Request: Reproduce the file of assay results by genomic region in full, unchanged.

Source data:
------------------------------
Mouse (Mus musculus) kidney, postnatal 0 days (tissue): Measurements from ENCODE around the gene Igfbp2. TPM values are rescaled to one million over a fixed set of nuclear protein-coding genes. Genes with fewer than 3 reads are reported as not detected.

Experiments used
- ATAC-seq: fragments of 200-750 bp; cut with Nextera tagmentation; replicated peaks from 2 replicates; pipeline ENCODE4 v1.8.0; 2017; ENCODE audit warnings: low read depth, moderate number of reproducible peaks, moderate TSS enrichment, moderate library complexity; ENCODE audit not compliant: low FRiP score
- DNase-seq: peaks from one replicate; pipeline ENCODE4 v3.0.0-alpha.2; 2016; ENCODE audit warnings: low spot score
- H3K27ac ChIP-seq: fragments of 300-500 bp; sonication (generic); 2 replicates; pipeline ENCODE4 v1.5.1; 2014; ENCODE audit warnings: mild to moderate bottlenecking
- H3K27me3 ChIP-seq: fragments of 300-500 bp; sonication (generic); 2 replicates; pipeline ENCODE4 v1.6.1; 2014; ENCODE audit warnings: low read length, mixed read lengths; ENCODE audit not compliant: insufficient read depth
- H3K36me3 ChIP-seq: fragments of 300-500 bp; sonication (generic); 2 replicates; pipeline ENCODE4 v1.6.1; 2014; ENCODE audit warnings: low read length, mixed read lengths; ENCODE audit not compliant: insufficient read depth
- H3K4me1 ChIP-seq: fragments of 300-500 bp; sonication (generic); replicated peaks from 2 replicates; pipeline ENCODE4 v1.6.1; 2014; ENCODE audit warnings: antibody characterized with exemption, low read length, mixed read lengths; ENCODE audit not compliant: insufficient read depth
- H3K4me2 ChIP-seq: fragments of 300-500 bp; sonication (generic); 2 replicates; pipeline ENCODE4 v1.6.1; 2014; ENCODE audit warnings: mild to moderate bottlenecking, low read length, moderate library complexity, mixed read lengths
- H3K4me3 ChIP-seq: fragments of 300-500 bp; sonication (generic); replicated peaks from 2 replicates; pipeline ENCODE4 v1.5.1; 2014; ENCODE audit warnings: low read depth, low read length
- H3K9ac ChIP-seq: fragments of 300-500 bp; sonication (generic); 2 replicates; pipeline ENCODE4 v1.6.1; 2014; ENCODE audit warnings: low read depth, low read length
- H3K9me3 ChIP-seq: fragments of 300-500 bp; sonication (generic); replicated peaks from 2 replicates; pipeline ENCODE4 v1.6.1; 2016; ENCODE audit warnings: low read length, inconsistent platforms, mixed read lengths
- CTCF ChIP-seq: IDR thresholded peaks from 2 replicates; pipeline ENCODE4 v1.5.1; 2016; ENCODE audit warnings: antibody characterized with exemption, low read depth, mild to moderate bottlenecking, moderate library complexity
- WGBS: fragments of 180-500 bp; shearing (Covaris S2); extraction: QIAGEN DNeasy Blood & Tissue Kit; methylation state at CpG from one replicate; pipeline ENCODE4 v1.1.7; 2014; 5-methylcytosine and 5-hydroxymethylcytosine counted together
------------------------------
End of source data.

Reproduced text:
Mouse (Mus musculus) kidney, postnatal 0 days (tissue): Measurements from ENCODE around the gene Igfbp2. TPM values are rescaled to one million over a fixed set of nuclear protein-coding genes. Genes with fewer than 3 reads are reported as not detected.

Experiments used
- ATAC-seq: fragments of 200-750 bp; cut with Nextera tagmentation; replicated peaks from 2 replicates; pipeline ENCODE4 v1.8.0; 2017; ENCODE audit warnings: low read depth, moderate number of reproducible peaks, moderate TSS enrichment, moderate library complexity; ENCODE audit not compliant: low FRiP score
- DNase-seq: peaks from one replicate; pipeline ENCODE4 v3.0.0-alpha.2; 2016; ENCODE audit warnings: low spot score
- H3K27ac ChIP-seq: fragments of 300-500 bp; sonication (generic); 2 replicates; pipeline ENCODE4 v1.5.1; 2014; ENCODE audit warnings: mild to moderate bottlenecking
- H3K27me3 ChIP-seq: fragments of 300-500 bp; sonication (generic); 2 replicates; pipeline ENCODE4 v1.6.1; 2014; ENCODE audit warnings: low read length, mixed read lengths; ENCODE audit not compliant: insufficient read depth
- H3K36me3 ChIP-seq: fragments of 300-500 bp; sonication (generic); 2 replicates; pipeline ENCODE4 v1.6.1; 2014; ENCODE audit warnings: low read length, mixed read lengths; ENCODE audit not compliant: insufficient read depth
- H3K4me1 ChIP-seq: fragments of 300-500 bp; sonication (generic); replicated peaks from 2 replicates; pipeline ENCODE4 v1.6.1; 2014; ENCODE audit warnings: antibody characterized with exemption, low read length, mixed read lengths; ENCODE audit not compliant: insufficient read depth
- H3K4me2 ChIP-seq: fragments of 300-500 bp; sonication (generic); 2 replicates; pipeline ENCODE4 v1.6.1; 2014; ENCODE audit warnings: mild to moderate bottlenecking, low read length, moderate library complexity, mixed read lengths
- H3K4me3 ChIP-seq: fragments of 300-500 bp; sonication (generic); replicated peaks from 2 replicates; pipeline ENCODE4 v1.5.1; 2014; ENCODE audit warnings: low read depth, low read length
- H3K9ac ChIP-seq: fragments of 300-500 bp; sonication (generic); 2 replicates; pipeline ENCODE4 v1.6.1; 2014; ENCODE audit warnings: low read depth, low read length
- H3K9me3 ChIP-seq: fragments of 300-500 bp; sonication (generic); replicated peaks from 2 replicates; pipeline ENCODE4 v1.6.1; 2016; ENCODE audit warnings: low read length, inconsistent platforms, mixed read lengths
- CTCF ChIP-seq: IDR thresholded peaks from 2 replicates; pipeline ENCODE4 v1.5.1; 2016; ENCODE audit warnings: antibody characterized with exemption, low read depth, mild to moderate bottlenecking, moderate library complexity
- WGBS: fragments of 180-500 bp; shearing (Covaris S2); extraction: QIAGEN DNeasy Blood & Tissue Kit; methylation state at CpG from one replicate; pipeline ENCODE4 v1.1.7; 2014; 5-methylcytosine and 5-hydroxymethylcytosine counted together